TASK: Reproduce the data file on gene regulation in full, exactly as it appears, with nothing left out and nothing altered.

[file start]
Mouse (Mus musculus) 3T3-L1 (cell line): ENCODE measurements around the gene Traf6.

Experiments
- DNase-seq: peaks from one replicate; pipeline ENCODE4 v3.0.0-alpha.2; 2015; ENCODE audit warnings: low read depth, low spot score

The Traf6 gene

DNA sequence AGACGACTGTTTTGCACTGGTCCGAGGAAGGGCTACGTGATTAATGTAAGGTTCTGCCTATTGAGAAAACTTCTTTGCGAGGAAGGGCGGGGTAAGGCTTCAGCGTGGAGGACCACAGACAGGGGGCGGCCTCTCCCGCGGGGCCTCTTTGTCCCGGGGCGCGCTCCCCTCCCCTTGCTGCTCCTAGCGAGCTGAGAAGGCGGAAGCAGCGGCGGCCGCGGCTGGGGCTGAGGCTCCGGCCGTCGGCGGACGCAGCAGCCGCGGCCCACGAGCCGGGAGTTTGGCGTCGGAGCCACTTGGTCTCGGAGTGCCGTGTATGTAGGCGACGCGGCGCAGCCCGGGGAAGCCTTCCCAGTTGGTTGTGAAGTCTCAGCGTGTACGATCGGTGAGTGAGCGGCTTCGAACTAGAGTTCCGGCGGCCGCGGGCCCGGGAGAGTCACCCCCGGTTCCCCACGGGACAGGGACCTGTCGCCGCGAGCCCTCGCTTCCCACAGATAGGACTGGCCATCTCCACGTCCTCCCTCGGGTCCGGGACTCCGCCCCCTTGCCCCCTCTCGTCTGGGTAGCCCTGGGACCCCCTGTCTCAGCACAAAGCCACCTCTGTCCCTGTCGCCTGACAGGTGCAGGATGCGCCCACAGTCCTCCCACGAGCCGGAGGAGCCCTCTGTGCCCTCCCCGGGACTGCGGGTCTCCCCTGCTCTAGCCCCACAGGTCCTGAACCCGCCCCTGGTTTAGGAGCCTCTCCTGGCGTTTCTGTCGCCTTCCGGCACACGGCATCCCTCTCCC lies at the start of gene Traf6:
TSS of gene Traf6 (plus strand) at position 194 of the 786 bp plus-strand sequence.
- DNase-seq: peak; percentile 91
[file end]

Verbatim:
Mouse (Mus musculus) 3T3-L1 (cell line): ENCODE measurements around the gene Traf6.

Experiments
- DNase-seq: peaks from one replicate; pipeline ENCODE4 v3.0.0-alpha.2; 2015; ENCODE audit warnings: low read depth, low spot score

The Traf6 gene

DNA sequence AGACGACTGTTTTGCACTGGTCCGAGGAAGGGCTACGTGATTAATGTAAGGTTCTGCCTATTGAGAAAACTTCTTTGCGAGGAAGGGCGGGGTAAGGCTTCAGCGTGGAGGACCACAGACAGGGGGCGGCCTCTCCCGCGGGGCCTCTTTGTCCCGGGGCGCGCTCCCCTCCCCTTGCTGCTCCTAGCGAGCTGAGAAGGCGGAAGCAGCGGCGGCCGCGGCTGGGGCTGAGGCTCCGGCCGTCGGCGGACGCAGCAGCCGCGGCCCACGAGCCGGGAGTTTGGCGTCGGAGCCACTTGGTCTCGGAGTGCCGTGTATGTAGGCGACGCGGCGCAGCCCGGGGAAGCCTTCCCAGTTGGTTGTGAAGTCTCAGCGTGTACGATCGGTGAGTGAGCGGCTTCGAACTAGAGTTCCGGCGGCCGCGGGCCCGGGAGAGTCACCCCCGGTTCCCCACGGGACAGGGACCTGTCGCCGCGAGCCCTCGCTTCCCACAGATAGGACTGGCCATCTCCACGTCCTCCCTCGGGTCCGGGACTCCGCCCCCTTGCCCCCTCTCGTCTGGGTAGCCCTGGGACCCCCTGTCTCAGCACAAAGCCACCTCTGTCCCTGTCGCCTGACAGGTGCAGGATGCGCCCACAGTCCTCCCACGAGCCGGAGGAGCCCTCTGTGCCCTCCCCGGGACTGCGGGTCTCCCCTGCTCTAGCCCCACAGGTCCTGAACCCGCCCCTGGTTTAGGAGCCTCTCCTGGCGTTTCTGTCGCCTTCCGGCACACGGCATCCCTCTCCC lies at the start of gene Traf6:
TSS of gene Traf6 (plus strand) at position 194 of the 786 bp plus-strand sequence.
- DNase-seq: peak; percentile 91